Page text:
Hertz Hits the Skids on Weak Numbers
After announcing a $223 million loss and missed first-quarter expectations, Hertz shares fell sharply, accelerating what’s been a startling decline of the car rental giant’s share price over the last eight months. That dramatic quarterly loss, which includes $30 million of “impairment charges,” compares to a net loss of $52 million during the first quarter of 2016.
According to the company, its total revenues for the first quarter of 2017 were $1.9 billion, a 3 percent decline versus the first quarter of 2016.
"As previously outlined, we are executing on a turnaround plan that puts our customers at the center of everything we do," said Kathryn V. Marinello, Hertz president and CEO. "Our goal is to strengthen the business to drive predictable, sustainable growth over the long term. While we are mindful of today's headwinds related to used car residual values, our commitment to investing in the business remains steadfast.”
Marinello added the company is placing significant emphasis on the quality of its fleet, its customer experience, brand development and systems transformation.
“These investments are critical to rebuilding our position as a leader in the global rental car market,” she added. “While our performance doesn't yet reflect our investments and may continue to be uneven, we are seeing signs of progress."
Having pored over my fair share of negative company results in my 13 years as a business reporter, I’m often skeptical about optimistic statements following terrible financial results. That said, a recent and very positive rental experience in Colorado during my last reporting trip gave me signs for optimism.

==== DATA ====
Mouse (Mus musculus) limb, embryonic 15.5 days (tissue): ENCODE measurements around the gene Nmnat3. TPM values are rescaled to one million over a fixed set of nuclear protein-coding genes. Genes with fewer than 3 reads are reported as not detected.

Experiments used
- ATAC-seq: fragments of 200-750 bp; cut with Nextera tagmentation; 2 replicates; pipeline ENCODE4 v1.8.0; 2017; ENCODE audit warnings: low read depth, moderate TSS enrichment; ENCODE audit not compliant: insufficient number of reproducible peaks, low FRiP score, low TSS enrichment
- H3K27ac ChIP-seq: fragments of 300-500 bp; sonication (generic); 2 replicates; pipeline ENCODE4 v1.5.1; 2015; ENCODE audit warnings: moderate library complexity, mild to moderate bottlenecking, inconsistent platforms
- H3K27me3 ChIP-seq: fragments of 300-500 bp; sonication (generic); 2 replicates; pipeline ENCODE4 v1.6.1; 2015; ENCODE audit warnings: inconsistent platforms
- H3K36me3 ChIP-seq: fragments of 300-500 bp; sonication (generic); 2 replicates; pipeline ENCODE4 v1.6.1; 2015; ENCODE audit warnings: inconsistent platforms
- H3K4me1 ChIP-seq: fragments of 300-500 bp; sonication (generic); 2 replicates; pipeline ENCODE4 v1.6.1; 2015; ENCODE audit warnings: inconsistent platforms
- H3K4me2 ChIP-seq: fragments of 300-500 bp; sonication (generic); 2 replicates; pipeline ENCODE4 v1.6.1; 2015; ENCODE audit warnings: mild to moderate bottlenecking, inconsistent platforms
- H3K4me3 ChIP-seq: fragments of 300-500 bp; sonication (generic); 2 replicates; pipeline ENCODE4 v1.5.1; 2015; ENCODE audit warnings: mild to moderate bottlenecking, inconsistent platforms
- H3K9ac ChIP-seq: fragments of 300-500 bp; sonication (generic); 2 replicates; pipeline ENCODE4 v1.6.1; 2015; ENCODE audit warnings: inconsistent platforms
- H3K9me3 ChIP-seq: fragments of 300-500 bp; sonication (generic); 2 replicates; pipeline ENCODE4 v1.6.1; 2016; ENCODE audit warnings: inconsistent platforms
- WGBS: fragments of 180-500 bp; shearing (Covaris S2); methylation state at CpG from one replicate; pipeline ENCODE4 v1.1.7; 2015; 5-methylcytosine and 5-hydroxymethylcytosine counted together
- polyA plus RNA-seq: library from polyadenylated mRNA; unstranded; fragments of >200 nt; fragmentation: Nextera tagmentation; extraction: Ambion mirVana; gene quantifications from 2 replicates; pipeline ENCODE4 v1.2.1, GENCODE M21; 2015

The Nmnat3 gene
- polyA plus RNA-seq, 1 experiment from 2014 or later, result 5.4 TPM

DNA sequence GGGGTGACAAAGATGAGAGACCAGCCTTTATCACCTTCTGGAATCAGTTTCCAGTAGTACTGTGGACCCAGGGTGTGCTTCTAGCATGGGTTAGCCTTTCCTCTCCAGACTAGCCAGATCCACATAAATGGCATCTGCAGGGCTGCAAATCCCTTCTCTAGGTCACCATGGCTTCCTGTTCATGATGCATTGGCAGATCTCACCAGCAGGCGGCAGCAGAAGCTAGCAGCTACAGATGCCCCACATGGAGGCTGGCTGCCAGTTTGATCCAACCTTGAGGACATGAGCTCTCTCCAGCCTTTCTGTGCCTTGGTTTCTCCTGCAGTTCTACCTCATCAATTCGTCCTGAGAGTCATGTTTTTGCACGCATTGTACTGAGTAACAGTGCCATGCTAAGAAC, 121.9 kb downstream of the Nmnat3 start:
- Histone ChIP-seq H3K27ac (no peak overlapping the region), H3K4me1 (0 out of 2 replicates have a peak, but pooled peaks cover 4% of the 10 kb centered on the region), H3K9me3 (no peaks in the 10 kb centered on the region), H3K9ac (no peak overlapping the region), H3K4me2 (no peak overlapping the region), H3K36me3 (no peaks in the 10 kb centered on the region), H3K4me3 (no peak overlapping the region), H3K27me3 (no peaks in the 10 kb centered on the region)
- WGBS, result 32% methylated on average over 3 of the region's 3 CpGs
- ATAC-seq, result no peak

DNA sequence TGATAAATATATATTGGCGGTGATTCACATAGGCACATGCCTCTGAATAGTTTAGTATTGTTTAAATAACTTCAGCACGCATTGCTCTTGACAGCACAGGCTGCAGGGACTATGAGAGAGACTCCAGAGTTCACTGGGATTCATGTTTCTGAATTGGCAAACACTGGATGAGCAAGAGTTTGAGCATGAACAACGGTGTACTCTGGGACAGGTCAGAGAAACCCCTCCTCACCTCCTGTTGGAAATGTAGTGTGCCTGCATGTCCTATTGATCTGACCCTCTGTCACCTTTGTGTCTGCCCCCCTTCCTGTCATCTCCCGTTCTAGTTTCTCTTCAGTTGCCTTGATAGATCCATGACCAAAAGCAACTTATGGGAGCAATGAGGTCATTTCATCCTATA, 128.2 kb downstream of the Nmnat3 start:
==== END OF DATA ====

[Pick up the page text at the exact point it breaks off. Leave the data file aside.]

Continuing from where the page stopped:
Too many days/weeks/months/years spent on the road has hardened my soul, thanks in no small part to a handful of negative car rental counter experiences and overheated, overcrowded shuttle bus trips to barren rental lots.
After landing at Denver International, I was extremely impressed by the Hertz office that is remarkably fresh, bright and friendly. Honestly, it’s almost on par with an Apple store in terms of design—glassy with a lot of bright, soothing colors.
The consumer-facing technology was fresh and faster than most rental counters. My attendant and I exchanged friendly banter, he asked where I was traveling, and recommended upgrading to a truck with four-wheel drive to get through a late-spring blast of snow. It was a recommendation that undoubtedly saved my whole reporting trip—if not more. Snow-covered mountain roads aren’t my forte, even with my Upper Midwestern winter driving skills.
I'm not frequently impressed by anything related to cross-country travel, but my experience at Hertz truly stood out. While their investors may not agree, I hereby give Hertz my “most improved” award for the year. Let’s hope their numbers turn around to reflect real progress in improving the experience for their customers.